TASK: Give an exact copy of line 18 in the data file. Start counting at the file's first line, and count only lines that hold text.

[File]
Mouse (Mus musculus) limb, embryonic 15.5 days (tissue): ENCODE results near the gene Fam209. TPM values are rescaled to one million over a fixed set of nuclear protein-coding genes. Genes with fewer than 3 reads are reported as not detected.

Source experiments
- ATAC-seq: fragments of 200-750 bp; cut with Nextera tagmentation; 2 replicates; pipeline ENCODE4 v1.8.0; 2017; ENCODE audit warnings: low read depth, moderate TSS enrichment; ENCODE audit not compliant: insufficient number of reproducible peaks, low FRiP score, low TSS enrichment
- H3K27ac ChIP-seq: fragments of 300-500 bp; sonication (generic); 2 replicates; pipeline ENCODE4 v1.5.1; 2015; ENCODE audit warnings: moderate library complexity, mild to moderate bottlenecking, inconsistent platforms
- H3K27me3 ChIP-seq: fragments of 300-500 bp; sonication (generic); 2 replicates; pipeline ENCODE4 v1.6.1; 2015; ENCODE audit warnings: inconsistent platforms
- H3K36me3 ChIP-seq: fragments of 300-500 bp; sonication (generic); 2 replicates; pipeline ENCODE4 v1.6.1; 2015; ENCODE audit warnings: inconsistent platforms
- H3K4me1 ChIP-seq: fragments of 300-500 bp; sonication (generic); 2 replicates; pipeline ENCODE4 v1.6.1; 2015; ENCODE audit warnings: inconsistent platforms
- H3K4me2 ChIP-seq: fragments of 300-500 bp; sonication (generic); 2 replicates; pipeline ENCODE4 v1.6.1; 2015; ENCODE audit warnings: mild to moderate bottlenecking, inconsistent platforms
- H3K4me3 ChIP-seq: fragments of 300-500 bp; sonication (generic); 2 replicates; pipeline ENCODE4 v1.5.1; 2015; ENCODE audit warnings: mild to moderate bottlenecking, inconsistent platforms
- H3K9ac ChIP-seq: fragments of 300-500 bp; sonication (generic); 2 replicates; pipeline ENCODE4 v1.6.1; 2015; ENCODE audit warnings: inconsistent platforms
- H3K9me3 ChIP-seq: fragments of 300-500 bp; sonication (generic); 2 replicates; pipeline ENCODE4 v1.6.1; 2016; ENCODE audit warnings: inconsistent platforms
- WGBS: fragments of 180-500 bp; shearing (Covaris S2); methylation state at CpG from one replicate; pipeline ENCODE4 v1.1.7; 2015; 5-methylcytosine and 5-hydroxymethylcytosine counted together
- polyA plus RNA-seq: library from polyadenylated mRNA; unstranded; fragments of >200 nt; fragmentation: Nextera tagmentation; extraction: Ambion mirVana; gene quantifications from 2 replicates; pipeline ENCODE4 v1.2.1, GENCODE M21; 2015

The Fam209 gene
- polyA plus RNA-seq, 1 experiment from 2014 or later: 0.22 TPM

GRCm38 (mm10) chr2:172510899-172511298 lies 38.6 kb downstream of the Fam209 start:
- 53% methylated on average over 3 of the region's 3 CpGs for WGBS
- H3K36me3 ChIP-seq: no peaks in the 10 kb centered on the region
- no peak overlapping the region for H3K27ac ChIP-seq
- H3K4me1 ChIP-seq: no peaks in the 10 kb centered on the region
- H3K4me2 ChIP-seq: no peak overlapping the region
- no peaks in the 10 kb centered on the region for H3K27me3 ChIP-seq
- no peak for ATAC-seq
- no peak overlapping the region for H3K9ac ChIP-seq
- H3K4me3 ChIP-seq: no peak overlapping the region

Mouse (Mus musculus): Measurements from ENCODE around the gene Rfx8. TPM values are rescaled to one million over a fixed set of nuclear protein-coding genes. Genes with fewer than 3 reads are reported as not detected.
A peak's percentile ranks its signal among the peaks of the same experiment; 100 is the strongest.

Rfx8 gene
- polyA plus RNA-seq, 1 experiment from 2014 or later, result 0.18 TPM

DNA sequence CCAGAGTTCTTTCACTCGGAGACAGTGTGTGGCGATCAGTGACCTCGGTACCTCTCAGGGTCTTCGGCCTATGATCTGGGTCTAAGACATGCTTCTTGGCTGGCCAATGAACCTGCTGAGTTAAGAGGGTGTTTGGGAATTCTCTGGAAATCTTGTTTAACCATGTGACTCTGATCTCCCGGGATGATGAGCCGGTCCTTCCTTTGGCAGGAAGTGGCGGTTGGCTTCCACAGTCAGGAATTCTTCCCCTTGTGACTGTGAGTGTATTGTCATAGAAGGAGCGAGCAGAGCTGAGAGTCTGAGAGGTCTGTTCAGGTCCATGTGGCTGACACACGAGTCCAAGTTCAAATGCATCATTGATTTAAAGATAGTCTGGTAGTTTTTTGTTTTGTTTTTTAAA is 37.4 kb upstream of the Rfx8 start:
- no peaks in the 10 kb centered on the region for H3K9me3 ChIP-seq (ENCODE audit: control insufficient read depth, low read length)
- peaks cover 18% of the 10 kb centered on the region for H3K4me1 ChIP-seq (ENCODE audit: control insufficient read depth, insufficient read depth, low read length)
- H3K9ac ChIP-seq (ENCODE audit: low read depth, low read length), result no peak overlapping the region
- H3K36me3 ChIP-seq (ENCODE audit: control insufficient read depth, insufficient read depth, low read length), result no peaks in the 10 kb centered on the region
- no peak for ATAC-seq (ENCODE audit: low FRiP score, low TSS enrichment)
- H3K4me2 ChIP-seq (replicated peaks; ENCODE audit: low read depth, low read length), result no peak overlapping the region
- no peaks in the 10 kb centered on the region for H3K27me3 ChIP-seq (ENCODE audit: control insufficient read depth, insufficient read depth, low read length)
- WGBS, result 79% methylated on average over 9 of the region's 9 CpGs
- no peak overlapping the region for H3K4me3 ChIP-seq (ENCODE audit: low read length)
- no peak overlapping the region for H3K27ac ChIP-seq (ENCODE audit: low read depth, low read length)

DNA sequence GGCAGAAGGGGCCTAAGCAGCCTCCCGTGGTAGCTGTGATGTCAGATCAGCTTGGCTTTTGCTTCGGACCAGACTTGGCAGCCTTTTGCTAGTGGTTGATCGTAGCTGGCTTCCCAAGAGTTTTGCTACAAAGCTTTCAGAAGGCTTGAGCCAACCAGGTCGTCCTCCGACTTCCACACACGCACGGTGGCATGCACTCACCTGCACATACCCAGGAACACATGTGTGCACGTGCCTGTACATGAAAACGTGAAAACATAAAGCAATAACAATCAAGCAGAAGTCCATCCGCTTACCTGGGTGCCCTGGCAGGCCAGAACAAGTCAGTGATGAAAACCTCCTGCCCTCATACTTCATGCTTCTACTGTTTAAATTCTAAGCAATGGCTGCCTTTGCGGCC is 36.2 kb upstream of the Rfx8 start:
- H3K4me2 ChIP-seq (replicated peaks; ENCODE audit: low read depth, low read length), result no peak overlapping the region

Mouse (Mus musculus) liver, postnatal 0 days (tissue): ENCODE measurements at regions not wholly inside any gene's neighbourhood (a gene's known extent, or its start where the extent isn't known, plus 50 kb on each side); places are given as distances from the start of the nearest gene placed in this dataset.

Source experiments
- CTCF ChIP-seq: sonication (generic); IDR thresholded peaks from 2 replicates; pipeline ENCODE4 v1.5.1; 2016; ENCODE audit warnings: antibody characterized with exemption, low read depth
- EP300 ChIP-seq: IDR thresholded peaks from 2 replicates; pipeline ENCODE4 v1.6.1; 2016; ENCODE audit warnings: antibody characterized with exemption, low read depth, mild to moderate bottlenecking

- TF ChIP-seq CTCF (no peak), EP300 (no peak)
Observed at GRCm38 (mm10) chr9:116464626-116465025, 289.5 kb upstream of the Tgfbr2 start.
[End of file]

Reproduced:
- H3K36me3 ChIP-seq: no peaks in the 10 kb centered on the region